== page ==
Pulitzer Prize-winning author Richard Russo started thinking a lot more about the trajectory of his life once he turned 50. In his new book, his characters are going through a similar process.
“Trajectory” (Knopf/2017) is a collection of stories with four main characters who find themselves lost in different ways. It includes the stories of a professor who deals with a plagiarizing student; a real estate agent who tries to sell a hoarder’s home; a novelist who revisits a long-abandoned screenplay; and a man whose relationship with an estranged brother comes to a head during a trip to Venice.
Richard Russo reads from "Trajectory" at 7 p.m. on June 19 at The Regulator Bookshop in Durham.
Host Frank Stasio talks with Richard Russo about these stories and characters, and what their trajectories reveal about their lives.
On looking back on his own life trajectory:
I’ve been wondering how I got where I am for a very long time. My sense is that if I were born again another 99 times the life that I’m leading right now probably could not be reproduced again...Most people think there’s a sense of inevitability about this, or something. Especially as you get nearer the end than you are to the beginning and it feels like, well I did this, and that caused that. And this other thing I decided not to do, and that caused that. There are times you feel you’ve kind of been in charge of your own life and done things, and they’ve had consequences. I think life isn’t really like that all that much. I think that there are lots of surprises, and I just look at where I am right now at this point in my life with a sense of just, wonder! It just doesn’t seem to me that I would ever be likely to produce that again.
On the arc of our lives and the stories we tell ourselves:
That’s the thread through all of these stories. These people, in various ways, have decided to emphasize this and not that. They’ve decided to look at this consequence but also not that consequence. And we all have secrets. There are parts of our lives that we would prefer not to think about. We tend to bury those and pretend they’re not important. Sometimes they’re deep in the past. And these characters in these stories are trying to figure out what the linkage might be between their present state and the stories that they’ve always told themselves and then again the stories that they’ve tried to bury as deeply as possible rather than think about.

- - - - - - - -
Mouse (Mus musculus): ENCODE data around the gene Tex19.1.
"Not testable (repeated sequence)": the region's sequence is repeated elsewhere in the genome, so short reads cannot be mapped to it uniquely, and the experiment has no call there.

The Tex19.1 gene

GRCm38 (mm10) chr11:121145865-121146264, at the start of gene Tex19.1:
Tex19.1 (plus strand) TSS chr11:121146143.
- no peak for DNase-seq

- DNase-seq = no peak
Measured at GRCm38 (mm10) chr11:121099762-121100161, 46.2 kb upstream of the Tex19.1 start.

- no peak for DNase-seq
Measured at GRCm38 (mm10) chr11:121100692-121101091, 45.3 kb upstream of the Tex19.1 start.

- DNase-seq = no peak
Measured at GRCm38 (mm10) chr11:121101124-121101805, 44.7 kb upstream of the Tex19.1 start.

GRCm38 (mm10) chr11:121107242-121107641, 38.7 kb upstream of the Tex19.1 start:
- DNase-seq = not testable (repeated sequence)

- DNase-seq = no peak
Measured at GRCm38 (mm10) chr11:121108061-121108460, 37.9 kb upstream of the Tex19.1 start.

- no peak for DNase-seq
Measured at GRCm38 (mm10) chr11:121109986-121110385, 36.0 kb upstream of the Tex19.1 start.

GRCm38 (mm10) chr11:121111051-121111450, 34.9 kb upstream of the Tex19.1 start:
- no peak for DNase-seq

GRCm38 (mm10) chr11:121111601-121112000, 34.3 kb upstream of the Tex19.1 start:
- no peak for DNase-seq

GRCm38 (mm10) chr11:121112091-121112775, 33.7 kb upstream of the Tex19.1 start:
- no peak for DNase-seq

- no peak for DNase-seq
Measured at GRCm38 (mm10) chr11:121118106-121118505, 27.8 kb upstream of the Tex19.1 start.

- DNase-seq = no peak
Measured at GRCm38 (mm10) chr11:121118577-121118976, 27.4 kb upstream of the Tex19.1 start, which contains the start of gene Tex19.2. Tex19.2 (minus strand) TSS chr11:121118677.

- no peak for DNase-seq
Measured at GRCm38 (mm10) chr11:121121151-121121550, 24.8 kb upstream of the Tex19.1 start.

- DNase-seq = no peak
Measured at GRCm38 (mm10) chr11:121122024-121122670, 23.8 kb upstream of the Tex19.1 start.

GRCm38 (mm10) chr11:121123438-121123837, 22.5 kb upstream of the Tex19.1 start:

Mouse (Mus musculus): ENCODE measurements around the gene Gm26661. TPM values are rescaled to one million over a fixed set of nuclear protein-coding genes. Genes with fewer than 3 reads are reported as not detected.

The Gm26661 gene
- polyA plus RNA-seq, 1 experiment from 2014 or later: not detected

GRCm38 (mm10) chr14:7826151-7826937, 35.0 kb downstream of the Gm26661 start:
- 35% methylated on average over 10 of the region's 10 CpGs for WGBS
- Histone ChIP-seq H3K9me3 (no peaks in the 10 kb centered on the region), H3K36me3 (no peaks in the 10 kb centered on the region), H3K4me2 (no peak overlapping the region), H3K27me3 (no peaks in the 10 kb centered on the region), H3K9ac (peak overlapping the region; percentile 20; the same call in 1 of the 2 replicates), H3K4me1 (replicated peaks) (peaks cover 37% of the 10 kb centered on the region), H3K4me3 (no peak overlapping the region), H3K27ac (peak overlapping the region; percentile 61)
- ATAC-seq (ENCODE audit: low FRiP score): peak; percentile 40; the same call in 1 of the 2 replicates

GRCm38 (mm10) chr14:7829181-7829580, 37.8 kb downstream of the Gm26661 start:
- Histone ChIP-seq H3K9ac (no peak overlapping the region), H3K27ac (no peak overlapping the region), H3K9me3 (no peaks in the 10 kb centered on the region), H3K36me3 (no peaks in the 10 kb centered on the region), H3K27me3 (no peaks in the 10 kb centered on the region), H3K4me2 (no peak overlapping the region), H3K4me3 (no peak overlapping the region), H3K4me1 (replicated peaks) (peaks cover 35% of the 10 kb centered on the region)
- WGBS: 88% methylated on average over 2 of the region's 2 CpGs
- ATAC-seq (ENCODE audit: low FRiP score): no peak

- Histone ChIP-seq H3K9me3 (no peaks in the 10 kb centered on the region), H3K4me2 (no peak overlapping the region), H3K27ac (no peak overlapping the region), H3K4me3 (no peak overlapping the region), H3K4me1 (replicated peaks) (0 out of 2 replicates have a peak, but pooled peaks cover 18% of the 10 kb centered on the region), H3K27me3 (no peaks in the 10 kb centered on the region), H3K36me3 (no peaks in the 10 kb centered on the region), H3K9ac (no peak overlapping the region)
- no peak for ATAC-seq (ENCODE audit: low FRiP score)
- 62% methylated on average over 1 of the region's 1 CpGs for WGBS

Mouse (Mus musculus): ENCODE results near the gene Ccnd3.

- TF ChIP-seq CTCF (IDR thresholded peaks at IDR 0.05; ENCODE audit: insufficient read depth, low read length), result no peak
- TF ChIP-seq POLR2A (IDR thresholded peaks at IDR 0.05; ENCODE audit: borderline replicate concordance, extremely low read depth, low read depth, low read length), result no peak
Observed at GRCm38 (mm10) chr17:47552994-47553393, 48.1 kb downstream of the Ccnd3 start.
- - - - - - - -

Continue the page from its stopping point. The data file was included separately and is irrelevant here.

On finding his true self:
The problem is...The better you get with your tools, the more capable you are of papering over what may be some sort of character flaw. For me the last part of the puzzle of becoming a writer was just discovering who on earth I was as a writer. Who did I love. What did I love. What was most important to me. It took me forever to figure that out.
On using a realtor as a character:
I know a little bit about that world, too, at least vicariously, because my wife Barbara is an agent – is a realtor. So I’ve been listening to real estate stories for a long time. And I think I’m going to use either this character or this profession more in the coming years. Because selling houses is really about selling dreams. So that’s a wonderful opportunity to get into character very deeply: What do you want, what do you dream of, what are you terrified of? And all of this stuff comes out. And realtors are like bartenders, I think. You just get a really good view of human nature if you’re paying attention. And my wife is a very good realtor, and her stories are really valuable to me.